I simply don’t know. And, when I find myself perplexed with one of life’s great mysteries, I fall back to that great advice that one of my Southern Drill Sergeants once told me in basic training, “I’ll just be gawd-damned.” (pardon the language clean-up).

18 comments on “When Is Using God’s Name Blasphemy?

  1. Jasmine R. says:

    I am very spiritual and I love my Lord and I have a serious question , I would never put myself before God or anyone else , on social networks I call myself “AlmightyJaee” and my aunt said something about blasphemy and I was confused , I do not call myself that to insult the Lord or even to say I’m better than anyone else; the reason I clung to the name is because I feel so powerful; I feel I can do anything through Christ that strengths me.

    I believe I have purpose not only for me but for someone else, like I’m destined to do something great and God has put BIG dreams in my hair. I just feel UNTOUCHABLE to those that try to hurt me or bring me down, so I call myself “almighty” am I wrong?

    I need honest answers because I never would intentionally do that … I need some understanding.


    • contoveros says:

      Intent is everything. It doesn’t matter what other people say or think, it is your intent that governs everything.

      I believe the divine doesn’t like to be labeled or used exclusively by one group or one individual. God or your understanding of the Creator, can be all things to each and everyone of us. It doesn’t matter what faith or religious group you belong to or don’t belong to. It doesn’t even matter if you don’t even believe in Him. He believes in us and the gifts He has bestowed upon his messengers.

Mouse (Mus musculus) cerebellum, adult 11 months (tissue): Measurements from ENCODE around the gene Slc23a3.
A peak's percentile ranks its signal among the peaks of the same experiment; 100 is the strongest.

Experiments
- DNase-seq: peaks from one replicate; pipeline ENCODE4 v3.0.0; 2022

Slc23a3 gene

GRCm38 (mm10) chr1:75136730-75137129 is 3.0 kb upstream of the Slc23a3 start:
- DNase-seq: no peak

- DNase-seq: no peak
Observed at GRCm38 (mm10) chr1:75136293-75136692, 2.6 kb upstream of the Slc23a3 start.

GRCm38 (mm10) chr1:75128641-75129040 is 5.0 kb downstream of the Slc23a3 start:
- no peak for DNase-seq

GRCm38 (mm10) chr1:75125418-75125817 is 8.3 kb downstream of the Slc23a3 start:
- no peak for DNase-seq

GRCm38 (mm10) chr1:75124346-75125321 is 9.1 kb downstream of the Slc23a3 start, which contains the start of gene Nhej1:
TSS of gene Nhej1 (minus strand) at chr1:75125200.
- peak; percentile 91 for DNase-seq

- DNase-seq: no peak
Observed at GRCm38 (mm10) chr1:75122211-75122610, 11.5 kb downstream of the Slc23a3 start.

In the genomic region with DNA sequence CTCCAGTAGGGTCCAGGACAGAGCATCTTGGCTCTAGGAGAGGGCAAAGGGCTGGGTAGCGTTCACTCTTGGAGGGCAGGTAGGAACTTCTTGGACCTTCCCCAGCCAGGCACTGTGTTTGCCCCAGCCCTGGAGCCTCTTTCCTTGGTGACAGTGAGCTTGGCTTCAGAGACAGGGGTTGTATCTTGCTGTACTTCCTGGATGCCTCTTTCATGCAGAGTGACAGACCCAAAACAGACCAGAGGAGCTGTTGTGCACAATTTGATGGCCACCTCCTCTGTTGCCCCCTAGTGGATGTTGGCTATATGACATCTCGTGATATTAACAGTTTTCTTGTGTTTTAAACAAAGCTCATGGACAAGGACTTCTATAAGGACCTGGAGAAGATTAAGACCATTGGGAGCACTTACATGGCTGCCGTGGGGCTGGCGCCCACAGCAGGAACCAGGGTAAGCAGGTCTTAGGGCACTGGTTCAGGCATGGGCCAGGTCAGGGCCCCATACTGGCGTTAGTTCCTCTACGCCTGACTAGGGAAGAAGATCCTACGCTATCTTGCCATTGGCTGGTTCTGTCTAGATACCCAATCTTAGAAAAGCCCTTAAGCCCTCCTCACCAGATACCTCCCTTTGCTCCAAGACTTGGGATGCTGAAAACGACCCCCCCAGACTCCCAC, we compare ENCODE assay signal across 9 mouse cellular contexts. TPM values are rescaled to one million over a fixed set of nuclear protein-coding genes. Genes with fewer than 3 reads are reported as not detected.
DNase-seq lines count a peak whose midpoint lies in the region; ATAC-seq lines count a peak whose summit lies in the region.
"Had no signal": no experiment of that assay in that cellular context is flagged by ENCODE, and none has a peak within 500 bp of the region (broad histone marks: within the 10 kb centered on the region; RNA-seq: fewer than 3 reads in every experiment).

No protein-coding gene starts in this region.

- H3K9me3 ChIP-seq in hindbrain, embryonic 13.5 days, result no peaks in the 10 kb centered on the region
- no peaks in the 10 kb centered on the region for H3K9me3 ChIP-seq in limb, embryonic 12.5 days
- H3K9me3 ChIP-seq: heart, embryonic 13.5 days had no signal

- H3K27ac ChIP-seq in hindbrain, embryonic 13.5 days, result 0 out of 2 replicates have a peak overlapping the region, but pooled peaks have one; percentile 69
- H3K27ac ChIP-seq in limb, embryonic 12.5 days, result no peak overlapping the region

You know from the Wisdom that you were born with how to love God. Choose your own way. It is what He wants us all to do to get back into his embrace that is available to us 24 hours each day.


      Michael J

      Dream the big dreams and reach out to others who need guidance. Serve Him by serving others.


      • contoveros says:


        I am reminded of a book I read by a woman who has been speaking to and seeing angels since she was two years old. Lorna Borne, an Irish woman, wrote “Angels in My Hair.” I met her twice and felt that she too was guided by God to speak to others. She was given a “BIG” dream just like you, but was cautioned not to say anything until a few years ago . . .

        Perhaps you can read the book sometime and see what message she might have for you.

        With love!


  2. lucky ducky says:

    But what if the word God to some is simply that–the word God? Then what value would the word have in making your point about expletives or blasphemy?


    • contoveros says:

      Lucky Ducky,

      I think most elevate the word “God” in their lexicon, placing it up high with more lofty beliefs. By using the word the way I do — not in a prayer or in a Divine context — I am using it in its most common usage developed over years in the Anglo-Saxon language.

      I don’t mean to ask God to damn anyone. Just showing my displeasure with the suffering arising at the moment I say “God damn it.”

      Does that help?

      michael j

      You got a web site I could read?


      • lucky ducky says: